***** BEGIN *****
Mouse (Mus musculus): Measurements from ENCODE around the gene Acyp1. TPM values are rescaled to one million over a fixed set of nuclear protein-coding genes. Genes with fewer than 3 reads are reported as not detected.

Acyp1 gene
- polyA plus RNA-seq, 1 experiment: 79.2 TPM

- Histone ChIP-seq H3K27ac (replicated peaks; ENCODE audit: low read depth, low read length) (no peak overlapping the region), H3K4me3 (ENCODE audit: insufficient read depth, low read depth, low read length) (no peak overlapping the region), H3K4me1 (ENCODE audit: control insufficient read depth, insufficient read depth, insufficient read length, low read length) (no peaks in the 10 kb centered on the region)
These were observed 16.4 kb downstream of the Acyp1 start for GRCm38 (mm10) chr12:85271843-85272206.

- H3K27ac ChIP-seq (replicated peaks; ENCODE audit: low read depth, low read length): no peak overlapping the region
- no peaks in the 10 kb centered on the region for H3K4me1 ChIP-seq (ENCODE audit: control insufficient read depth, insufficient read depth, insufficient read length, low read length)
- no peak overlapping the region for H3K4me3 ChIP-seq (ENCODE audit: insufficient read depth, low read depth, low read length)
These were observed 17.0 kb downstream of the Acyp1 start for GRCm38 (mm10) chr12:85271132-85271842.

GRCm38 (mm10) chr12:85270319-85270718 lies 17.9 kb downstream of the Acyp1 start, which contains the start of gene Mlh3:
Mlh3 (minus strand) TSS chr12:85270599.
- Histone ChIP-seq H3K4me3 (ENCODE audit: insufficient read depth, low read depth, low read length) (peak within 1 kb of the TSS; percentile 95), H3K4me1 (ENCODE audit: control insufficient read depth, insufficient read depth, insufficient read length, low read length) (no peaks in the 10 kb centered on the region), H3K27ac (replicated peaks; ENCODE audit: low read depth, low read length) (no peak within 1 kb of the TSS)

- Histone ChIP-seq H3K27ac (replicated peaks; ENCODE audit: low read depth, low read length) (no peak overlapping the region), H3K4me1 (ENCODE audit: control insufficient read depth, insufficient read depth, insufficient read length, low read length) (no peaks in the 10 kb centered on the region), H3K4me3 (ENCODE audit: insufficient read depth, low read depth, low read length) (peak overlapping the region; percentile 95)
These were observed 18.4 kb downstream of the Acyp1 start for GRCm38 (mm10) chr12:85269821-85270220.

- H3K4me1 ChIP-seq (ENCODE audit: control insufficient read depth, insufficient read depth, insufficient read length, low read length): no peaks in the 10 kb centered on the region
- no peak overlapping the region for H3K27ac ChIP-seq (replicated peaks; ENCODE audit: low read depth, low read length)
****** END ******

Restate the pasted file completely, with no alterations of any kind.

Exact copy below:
Mouse (Mus musculus): Measurements from ENCODE around the gene Acyp1. TPM values are rescaled to one million over a fixed set of nuclear protein-coding genes. Genes with fewer than 3 reads are reported as not detected.

Acyp1 gene
- polyA plus RNA-seq, 1 experiment: 79.2 TPM

- Histone ChIP-seq H3K27ac (replicated peaks; ENCODE audit: low read depth, low read length) (no peak overlapping the region), H3K4me3 (ENCODE audit: insufficient read depth, low read depth, low read length) (no peak overlapping the region), H3K4me1 (ENCODE audit: control insufficient read depth, insufficient read depth, insufficient read length, low read length) (no peaks in the 10 kb centered on the region)
These were observed 16.4 kb downstream of the Acyp1 start for GRCm38 (mm10) chr12:85271843-85272206.

- H3K27ac ChIP-seq (replicated peaks; ENCODE audit: low read depth, low read length): no peak overlapping the region
- no peaks in the 10 kb centered on the region for H3K4me1 ChIP-seq (ENCODE audit: control insufficient read depth, insufficient read depth, insufficient read length, low read length)
- no peak overlapping the region for H3K4me3 ChIP-seq (ENCODE audit: insufficient read depth, low read depth, low read length)
These were observed 17.0 kb downstream of the Acyp1 start for GRCm38 (mm10) chr12:85271132-85271842.

GRCm38 (mm10) chr12:85270319-85270718 lies 17.9 kb downstream of the Acyp1 start, which contains the start of gene Mlh3:
Mlh3 (minus strand) TSS chr12:85270599.
- Histone ChIP-seq H3K4me3 (ENCODE audit: insufficient read depth, low read depth, low read length) (peak within 1 kb of the TSS; percentile 95), H3K4me1 (ENCODE audit: control insufficient read depth, insufficient read depth, insufficient read length, low read length) (no peaks in the 10 kb centered on the region), H3K27ac (replicated peaks; ENCODE audit: low read depth, low read length) (no peak within 1 kb of the TSS)

- Histone ChIP-seq H3K27ac (replicated peaks; ENCODE audit: low read depth, low read length) (no peak overlapping the region), H3K4me1 (ENCODE audit: control insufficient read depth, insufficient read depth, insufficient read length, low read length) (no peaks in the 10 kb centered on the region), H3K4me3 (ENCODE audit: insufficient read depth, low read depth, low read length) (peak overlapping the region; percentile 95)
These were observed 18.4 kb downstream of the Acyp1 start for GRCm38 (mm10) chr12:85269821-85270220.

- H3K4me1 ChIP-seq (ENCODE audit: control insufficient read depth, insufficient read depth, insufficient read length, low read length): no peaks in the 10 kb centered on the region
- no peak overlapping the region for H3K27ac ChIP-seq (replicated peaks; ENCODE audit: low read depth, low read length)